Sunday, February 22 — "Sampled" at Offramp Gallery
Afternoon receptions at this gem of a gallery space — housed inside a lovingly restored Craftsman home in a charming garden setting — are their own reward for visually curious, civilized wine-sippers. Curated by Anita Bunn, "Sampled" is an exhibition of sculpture, drawing, collage, photography and painting made by ten artists who incorporate non-traditional materials like cloth, bark, rope, thread, yarn, paper, and found objects — all of whom use sewing, embroidery and/or knitting to create their work. Offramp Gallery, 1702 Lincoln Ave., Pasadena; Sun., Feb 22, 2-5 p.m.; exhibition continues Fri.-Sun., 1-5 p.m., through March 29; free. (626) 298-6931. offrampgallery.com.

Saturday, February 28 — Karl Haendel and Jacob Yanes at Night Gallery
A pioneer of the current wave of warehouse galleries in the ever-expanding Arts District, Night Gallery regularly encourages artists to push the boundaries on their own practices, resulting in unexpected offerings from even the best known names. It’s a busy evening in gallery circles tonight, with Chinatown and Culver City and Hollywood and Bergamot all having openings — but if you’re looking for the cool kids, they’re hanging out in Night Gallery’s parking lot. Night Gallery, 2276 E. 16th St., dwntwn; Sat., Feb. 28, 7-10 p.m.; exhibitions continue Tue.-Sat., 12-7 p.m., through April 4; free. (323) 589-1135. nightgallery.ca.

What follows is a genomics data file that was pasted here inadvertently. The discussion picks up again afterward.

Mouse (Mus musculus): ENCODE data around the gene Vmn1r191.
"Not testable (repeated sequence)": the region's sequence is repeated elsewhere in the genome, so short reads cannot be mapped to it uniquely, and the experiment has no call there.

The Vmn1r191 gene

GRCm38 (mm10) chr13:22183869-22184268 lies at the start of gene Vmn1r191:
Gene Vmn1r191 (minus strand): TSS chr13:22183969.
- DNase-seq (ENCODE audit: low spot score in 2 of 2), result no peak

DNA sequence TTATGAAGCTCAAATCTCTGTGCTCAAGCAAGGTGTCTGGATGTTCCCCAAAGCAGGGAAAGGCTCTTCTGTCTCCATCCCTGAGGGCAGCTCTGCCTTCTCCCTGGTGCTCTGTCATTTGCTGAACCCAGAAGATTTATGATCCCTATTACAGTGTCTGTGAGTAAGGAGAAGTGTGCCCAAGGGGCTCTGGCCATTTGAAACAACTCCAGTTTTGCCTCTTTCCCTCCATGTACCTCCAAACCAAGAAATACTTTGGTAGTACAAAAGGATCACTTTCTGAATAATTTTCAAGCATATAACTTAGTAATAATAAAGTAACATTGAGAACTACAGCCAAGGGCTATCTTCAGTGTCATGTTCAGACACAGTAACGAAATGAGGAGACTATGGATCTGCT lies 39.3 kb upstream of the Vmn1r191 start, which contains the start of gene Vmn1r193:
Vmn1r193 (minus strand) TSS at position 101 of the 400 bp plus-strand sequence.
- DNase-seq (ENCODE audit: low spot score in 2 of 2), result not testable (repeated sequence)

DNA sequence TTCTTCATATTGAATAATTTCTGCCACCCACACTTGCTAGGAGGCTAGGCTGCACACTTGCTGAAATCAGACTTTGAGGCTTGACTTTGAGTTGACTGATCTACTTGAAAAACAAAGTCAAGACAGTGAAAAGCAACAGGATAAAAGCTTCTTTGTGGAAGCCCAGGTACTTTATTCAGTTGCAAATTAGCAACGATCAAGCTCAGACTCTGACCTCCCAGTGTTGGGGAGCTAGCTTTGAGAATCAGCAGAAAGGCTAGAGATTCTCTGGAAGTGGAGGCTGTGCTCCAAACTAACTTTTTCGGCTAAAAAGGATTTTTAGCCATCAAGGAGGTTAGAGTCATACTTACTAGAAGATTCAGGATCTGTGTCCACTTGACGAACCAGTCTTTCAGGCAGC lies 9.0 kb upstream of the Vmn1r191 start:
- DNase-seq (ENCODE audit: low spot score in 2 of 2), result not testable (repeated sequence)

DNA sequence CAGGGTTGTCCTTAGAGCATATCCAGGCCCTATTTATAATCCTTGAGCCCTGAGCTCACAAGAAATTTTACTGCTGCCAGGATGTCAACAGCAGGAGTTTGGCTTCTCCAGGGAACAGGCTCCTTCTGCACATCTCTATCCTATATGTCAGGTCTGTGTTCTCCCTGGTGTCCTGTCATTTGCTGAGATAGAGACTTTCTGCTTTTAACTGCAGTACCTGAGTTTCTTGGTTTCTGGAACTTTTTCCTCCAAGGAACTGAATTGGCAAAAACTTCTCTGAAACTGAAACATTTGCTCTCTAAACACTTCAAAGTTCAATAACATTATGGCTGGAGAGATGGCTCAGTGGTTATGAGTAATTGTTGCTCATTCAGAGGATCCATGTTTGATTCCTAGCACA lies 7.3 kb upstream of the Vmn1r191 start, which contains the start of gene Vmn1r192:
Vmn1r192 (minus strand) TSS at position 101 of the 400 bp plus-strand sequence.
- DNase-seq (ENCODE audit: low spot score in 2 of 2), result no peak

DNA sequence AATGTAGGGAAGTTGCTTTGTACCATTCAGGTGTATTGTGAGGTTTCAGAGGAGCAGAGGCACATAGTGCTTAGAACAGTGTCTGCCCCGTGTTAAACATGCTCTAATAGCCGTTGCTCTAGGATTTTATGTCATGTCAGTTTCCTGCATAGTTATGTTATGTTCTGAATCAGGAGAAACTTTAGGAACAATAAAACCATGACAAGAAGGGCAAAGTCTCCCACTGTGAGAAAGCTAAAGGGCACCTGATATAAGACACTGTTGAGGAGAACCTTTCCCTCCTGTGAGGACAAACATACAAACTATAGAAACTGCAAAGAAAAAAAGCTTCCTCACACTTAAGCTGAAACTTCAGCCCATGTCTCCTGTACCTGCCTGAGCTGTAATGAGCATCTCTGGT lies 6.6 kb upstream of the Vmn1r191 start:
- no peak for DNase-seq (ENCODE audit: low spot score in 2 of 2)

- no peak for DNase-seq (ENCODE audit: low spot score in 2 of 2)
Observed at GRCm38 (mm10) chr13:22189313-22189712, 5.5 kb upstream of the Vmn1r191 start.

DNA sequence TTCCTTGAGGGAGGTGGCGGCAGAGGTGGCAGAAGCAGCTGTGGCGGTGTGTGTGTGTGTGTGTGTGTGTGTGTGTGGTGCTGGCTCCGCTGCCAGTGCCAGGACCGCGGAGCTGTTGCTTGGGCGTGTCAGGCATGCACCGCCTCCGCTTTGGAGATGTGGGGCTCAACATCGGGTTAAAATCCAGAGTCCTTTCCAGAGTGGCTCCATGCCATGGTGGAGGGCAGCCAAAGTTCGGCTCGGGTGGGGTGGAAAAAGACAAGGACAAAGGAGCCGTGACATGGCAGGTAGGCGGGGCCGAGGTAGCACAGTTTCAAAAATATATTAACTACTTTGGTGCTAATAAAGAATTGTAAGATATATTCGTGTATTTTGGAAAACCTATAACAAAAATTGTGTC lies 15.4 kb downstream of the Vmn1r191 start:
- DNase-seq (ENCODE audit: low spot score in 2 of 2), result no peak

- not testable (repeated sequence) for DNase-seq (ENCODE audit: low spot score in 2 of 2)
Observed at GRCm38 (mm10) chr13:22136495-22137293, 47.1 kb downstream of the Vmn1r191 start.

Orien Lowell Greenough's Buried in Uniform (1966)EXPAND
Orien Lowell Greenough's Buried in Uniform (1966)
Courtesy of Tam Warner and 2A Gallery.

Sunday, March 1 — Orien Lowell Greenough at 2A Gallery
The life of Orien Lowell Greenough (1921–2008) is both shrouded in mystery and rich with influence and action. Greenough filed as a conscientious objector during World War II and was an outspoken critic of McCarthyism and a participant in anti-Vietnam protests like Mark di Suvero’s iconic Artists’ Tower of Protest. His artistic career and personal style underwent an increasingly radical transformation throughout the 1950s and 60s, as he developed an increasingly surreal, abstract, almost psychedelic style, while never losing sight of his calling to social justice concerns. Nevertheless, there has been a shocking dearth of available information on the artist’s powerful legacy — until now. 2A Gallery owner Calvin Phelps has become slightly obsessed with researching and contextualizing Greenough’s estate, including that time he called the FBI for a Freedom of Information Act request on the revolutionary artist’s file. To discover more on this history-in-the-making moment in L.A. art, come to this afternoon’s closing reception and all-day extended viewing and ask Phelps all about it. Plus, if you time it right, there’s brunch. 2A Gallery, 400 S. Main St. #2A, dwntwn; Sun., March 1, 9 a.m.-5 p.m.; free. (213) 924-3472. 2agallery.com.